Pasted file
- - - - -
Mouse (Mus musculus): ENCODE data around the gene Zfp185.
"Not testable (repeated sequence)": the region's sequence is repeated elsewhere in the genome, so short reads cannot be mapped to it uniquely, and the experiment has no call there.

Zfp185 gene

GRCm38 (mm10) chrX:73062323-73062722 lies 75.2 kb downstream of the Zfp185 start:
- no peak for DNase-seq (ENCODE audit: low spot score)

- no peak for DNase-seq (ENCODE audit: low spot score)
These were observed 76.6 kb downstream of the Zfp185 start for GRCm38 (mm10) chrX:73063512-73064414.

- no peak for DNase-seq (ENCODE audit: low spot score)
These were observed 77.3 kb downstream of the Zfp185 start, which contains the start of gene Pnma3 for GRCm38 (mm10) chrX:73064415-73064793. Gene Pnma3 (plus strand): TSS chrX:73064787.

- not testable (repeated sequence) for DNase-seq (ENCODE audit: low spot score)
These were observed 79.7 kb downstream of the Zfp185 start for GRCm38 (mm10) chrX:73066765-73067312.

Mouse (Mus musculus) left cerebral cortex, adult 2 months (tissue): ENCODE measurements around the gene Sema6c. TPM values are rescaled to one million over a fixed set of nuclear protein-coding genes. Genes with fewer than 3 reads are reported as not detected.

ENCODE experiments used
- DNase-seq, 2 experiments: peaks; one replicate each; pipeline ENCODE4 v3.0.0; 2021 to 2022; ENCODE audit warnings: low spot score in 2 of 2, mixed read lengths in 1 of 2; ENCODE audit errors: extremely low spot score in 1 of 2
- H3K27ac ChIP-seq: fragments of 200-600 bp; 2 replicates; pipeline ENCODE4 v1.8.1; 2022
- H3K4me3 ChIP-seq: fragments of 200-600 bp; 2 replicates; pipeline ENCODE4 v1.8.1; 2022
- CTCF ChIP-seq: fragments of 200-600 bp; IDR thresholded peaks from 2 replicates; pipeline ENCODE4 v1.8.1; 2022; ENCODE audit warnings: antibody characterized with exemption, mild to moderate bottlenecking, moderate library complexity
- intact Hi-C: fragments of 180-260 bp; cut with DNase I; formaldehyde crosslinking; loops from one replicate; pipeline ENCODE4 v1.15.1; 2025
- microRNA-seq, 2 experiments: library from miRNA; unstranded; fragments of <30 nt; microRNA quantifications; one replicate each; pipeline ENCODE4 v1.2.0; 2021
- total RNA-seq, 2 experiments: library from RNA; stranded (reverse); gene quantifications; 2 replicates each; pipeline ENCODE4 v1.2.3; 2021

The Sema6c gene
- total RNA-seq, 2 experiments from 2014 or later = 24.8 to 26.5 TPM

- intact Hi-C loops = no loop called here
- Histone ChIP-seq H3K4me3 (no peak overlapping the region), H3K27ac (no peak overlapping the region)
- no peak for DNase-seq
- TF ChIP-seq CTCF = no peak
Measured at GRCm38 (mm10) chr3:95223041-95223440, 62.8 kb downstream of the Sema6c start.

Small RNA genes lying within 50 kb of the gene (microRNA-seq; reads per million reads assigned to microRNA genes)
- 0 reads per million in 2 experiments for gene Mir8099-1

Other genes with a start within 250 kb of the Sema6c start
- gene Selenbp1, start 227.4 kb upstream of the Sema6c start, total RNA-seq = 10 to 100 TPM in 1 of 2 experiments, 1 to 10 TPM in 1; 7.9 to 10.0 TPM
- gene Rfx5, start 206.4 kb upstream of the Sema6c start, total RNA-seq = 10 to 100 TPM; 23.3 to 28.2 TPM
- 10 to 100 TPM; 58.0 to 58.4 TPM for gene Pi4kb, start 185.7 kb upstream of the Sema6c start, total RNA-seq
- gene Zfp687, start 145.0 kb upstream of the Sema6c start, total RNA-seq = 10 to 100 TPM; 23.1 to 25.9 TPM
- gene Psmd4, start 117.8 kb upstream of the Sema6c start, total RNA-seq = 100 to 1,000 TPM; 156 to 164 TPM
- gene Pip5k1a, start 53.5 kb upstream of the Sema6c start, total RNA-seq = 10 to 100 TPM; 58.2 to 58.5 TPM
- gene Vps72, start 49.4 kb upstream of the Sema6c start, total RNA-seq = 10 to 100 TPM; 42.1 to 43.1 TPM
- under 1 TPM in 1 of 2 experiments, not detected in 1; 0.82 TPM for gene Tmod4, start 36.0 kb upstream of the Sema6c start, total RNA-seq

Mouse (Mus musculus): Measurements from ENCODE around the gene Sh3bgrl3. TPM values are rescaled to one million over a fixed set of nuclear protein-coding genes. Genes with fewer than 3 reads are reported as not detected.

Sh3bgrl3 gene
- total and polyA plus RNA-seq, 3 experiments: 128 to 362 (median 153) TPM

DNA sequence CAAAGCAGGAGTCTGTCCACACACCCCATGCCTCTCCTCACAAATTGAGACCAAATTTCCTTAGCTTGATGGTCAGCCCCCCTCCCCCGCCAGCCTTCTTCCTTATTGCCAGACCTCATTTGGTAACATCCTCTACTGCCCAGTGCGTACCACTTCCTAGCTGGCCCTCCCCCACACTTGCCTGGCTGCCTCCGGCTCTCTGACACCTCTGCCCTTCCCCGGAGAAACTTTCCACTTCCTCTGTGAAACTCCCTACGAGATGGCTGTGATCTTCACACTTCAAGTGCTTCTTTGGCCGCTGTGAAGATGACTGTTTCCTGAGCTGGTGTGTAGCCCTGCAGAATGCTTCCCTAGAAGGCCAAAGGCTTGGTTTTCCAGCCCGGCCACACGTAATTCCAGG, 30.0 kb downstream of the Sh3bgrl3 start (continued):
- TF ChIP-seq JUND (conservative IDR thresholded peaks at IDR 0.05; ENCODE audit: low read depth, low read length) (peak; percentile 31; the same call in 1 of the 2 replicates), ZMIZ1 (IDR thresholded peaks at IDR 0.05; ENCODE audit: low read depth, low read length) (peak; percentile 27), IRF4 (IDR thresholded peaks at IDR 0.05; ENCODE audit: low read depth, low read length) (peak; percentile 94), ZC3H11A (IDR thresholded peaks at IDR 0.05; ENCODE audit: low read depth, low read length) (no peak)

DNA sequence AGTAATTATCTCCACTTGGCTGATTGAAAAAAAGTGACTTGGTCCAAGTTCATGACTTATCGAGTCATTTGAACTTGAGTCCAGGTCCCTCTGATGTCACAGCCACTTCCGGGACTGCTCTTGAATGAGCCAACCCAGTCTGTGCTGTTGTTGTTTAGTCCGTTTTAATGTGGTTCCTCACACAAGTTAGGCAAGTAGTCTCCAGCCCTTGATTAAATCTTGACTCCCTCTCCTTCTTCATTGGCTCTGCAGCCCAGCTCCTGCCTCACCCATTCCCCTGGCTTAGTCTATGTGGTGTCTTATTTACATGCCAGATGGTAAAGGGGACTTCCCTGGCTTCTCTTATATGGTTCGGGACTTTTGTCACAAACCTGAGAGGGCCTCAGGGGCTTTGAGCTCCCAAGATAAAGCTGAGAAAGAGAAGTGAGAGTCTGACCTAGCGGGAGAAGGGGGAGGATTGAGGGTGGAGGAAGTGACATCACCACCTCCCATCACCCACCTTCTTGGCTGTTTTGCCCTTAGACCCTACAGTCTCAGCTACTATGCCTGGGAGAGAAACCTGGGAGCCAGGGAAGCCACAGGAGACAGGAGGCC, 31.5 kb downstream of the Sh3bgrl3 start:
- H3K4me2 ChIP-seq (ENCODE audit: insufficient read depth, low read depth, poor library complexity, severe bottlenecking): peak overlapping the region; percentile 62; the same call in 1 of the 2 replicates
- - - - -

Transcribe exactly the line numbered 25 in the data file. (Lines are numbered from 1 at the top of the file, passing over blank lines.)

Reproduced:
- no peak for DNase-seq